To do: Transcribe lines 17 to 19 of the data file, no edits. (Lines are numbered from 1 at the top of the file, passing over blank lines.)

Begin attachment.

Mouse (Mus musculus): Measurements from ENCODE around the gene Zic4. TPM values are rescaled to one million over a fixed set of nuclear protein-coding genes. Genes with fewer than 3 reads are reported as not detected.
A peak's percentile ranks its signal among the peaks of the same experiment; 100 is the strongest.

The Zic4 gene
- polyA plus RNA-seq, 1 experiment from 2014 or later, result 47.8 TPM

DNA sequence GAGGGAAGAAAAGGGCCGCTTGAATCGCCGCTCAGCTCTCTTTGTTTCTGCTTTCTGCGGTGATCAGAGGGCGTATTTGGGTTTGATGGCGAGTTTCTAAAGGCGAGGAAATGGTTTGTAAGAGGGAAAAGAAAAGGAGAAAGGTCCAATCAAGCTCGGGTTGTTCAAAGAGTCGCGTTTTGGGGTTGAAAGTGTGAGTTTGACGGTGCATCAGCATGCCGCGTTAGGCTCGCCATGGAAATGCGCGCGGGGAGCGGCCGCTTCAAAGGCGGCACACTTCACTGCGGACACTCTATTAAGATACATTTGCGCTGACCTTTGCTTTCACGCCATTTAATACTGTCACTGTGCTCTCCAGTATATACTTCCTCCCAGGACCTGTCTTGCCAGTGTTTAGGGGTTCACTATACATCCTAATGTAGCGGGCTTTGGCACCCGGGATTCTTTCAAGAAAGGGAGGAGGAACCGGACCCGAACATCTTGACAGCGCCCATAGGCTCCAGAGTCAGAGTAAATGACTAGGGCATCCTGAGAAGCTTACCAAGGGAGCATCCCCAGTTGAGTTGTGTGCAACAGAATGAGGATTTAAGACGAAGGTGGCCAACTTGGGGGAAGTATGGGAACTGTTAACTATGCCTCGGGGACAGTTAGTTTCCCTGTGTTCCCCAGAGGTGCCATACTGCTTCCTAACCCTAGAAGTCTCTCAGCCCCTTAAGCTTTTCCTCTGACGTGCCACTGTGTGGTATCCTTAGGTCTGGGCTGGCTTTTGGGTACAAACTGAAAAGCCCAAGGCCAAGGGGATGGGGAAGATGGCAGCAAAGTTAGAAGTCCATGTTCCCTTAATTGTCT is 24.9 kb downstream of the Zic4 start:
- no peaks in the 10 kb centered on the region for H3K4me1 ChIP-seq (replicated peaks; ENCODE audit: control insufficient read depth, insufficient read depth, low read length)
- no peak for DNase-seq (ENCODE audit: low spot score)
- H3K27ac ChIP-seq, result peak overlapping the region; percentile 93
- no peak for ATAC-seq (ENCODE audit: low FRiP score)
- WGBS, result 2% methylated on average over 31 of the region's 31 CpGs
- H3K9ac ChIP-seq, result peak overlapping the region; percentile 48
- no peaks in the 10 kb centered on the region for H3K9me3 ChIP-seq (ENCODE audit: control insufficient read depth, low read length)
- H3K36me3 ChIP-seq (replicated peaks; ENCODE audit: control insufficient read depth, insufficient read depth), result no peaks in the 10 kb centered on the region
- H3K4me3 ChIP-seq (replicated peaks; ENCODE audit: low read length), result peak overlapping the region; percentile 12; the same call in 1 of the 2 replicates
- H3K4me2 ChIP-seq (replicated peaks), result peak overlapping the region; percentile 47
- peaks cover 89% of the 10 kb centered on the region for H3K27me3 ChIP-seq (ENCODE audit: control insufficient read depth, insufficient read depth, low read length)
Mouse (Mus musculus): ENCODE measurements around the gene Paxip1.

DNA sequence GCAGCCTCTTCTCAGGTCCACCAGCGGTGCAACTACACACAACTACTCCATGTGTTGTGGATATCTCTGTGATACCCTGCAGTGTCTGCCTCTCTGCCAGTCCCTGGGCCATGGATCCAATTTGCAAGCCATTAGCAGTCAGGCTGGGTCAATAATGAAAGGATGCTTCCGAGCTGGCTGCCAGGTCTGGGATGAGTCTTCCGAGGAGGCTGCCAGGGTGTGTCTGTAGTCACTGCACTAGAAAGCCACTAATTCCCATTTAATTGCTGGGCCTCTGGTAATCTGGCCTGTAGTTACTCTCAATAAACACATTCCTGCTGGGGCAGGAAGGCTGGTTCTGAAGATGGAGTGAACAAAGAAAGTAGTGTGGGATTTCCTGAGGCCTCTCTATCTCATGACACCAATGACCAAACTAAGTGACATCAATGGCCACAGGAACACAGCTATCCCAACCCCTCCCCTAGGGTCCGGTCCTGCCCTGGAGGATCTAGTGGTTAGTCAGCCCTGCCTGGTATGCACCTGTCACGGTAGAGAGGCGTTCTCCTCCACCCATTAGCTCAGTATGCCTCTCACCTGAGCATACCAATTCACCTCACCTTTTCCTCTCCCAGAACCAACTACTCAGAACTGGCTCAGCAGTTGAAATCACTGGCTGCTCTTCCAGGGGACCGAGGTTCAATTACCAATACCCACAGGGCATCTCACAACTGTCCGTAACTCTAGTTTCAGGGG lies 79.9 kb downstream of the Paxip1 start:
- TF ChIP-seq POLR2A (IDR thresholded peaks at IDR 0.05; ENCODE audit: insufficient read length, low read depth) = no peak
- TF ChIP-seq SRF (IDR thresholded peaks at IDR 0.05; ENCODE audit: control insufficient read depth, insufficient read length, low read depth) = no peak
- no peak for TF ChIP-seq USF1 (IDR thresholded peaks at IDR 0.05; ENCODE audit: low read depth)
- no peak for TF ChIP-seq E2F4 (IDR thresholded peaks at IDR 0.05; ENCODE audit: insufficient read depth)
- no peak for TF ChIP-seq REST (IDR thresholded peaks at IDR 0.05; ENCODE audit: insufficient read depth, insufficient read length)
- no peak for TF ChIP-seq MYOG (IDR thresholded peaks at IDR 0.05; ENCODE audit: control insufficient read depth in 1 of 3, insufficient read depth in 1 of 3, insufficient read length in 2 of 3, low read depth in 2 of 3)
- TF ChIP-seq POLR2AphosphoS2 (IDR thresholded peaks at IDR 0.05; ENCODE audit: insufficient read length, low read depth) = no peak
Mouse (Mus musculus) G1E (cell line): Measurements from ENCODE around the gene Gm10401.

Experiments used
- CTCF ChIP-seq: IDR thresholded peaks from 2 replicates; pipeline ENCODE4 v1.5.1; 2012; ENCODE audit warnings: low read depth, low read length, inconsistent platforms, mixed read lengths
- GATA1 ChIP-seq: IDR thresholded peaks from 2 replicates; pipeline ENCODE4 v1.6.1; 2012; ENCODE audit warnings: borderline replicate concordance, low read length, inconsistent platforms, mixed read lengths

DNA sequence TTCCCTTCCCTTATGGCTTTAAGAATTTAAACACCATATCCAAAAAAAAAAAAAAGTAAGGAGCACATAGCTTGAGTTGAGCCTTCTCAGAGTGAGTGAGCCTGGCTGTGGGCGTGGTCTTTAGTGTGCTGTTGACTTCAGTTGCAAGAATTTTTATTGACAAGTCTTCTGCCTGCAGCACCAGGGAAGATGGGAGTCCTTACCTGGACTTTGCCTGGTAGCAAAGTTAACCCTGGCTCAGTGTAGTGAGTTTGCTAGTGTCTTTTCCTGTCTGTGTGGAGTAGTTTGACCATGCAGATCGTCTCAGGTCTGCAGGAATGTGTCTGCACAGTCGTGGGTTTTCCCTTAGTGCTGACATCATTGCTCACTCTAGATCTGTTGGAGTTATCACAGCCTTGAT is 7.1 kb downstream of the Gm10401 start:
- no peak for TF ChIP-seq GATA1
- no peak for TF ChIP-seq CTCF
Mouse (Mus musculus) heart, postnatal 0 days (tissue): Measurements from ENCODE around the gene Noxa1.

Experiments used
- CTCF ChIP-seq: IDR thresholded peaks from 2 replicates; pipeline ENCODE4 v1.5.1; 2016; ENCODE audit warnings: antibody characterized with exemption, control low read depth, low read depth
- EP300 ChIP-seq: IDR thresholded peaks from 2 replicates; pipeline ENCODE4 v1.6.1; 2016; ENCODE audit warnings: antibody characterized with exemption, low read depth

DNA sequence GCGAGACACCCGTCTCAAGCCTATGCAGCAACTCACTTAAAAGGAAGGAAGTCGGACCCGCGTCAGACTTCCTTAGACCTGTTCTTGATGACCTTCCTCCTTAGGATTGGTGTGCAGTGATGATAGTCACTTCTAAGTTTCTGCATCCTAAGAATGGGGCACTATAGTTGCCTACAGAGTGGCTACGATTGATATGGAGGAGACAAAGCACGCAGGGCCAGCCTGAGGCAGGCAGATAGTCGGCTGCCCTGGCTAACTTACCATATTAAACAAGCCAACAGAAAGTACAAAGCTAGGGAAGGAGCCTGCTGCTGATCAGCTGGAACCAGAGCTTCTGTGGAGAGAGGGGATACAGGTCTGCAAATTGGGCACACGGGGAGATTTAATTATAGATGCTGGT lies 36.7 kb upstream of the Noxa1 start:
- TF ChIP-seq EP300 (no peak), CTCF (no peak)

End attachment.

Mouse (Mus musculus): ENCODE measurements around the gene Paxip1.

DNA sequence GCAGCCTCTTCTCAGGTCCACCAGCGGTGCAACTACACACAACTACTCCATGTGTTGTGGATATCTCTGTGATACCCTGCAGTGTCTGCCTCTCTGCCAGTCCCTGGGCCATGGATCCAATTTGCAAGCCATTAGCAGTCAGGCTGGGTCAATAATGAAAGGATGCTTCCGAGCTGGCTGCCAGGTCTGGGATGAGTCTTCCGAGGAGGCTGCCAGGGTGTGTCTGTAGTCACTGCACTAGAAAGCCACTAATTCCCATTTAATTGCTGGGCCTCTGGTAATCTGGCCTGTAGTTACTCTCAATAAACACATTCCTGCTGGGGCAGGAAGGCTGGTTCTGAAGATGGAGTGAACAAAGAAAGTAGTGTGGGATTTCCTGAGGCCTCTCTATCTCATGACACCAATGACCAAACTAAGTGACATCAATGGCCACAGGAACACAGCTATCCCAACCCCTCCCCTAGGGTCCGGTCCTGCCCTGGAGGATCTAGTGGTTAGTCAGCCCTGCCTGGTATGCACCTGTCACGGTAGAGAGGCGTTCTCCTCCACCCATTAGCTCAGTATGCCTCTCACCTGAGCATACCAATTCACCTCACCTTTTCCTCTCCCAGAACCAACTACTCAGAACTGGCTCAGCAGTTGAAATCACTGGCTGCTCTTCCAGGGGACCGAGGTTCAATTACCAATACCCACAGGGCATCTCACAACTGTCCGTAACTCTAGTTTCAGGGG lies 79.9 kb downstream of the Paxip1 start:
- TF ChIP-seq POLR2A (IDR thresholded peaks at IDR 0.05; ENCODE audit: insufficient read length, low read depth) = no peak